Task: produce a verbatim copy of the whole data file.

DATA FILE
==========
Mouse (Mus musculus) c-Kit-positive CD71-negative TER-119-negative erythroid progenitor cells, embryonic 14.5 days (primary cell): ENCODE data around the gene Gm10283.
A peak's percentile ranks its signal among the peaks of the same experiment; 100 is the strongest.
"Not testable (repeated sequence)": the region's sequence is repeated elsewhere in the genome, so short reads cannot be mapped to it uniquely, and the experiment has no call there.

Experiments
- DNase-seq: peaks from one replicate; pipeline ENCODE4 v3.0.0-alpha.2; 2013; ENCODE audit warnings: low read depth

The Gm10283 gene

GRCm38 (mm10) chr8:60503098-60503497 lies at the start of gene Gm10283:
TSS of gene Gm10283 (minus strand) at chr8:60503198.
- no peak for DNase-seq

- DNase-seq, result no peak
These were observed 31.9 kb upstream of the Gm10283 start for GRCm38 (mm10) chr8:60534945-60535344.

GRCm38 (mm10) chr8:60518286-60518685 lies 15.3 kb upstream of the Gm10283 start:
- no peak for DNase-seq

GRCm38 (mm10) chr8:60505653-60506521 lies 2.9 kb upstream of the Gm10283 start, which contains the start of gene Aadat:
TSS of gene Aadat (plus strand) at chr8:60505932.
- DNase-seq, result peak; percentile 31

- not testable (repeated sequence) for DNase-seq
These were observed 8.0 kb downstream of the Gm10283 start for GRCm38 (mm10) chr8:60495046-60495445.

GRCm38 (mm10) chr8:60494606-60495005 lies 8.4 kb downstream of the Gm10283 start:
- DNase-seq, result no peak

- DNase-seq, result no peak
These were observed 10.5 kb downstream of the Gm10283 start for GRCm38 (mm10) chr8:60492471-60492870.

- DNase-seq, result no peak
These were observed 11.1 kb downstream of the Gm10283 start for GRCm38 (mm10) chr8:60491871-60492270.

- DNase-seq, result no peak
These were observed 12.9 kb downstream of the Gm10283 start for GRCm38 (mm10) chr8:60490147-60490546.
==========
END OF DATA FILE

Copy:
Mouse (Mus musculus) c-Kit-positive CD71-negative TER-119-negative erythroid progenitor cells, embryonic 14.5 days (primary cell): ENCODE data around the gene Gm10283.
A peak's percentile ranks its signal among the peaks of the same experiment; 100 is the strongest.
"Not testable (repeated sequence)": the region's sequence is repeated elsewhere in the genome, so short reads cannot be mapped to it uniquely, and the experiment has no call there.

Experiments
- DNase-seq: peaks from one replicate; pipeline ENCODE4 v3.0.0-alpha.2; 2013; ENCODE audit warnings: low read depth

The Gm10283 gene

GRCm38 (mm10) chr8:60503098-60503497 lies at the start of gene Gm10283:
TSS of gene Gm10283 (minus strand) at chr8:60503198.
- no peak for DNase-seq

- DNase-seq, result no peak
These were observed 31.9 kb upstream of the Gm10283 start for GRCm38 (mm10) chr8:60534945-60535344.

GRCm38 (mm10) chr8:60518286-60518685 lies 15.3 kb upstream of the Gm10283 start:
- no peak for DNase-seq

GRCm38 (mm10) chr8:60505653-60506521 lies 2.9 kb upstream of the Gm10283 start, which contains the start of gene Aadat:
TSS of gene Aadat (plus strand) at chr8:60505932.
- DNase-seq, result peak; percentile 31

- not testable (repeated sequence) for DNase-seq
These were observed 8.0 kb downstream of the Gm10283 start for GRCm38 (mm10) chr8:60495046-60495445.

GRCm38 (mm10) chr8:60494606-60495005 lies 8.4 kb downstream of the Gm10283 start:
- DNase-seq, result no peak

- DNase-seq, result no peak
These were observed 10.5 kb downstream of the Gm10283 start for GRCm38 (mm10) chr8:60492471-60492870.

- DNase-seq, result no peak
These were observed 11.1 kb downstream of the Gm10283 start for GRCm38 (mm10) chr8:60491871-60492270.

- DNase-seq, result no peak
These were observed 12.9 kb downstream of the Gm10283 start for GRCm38 (mm10) chr8:60490147-60490546.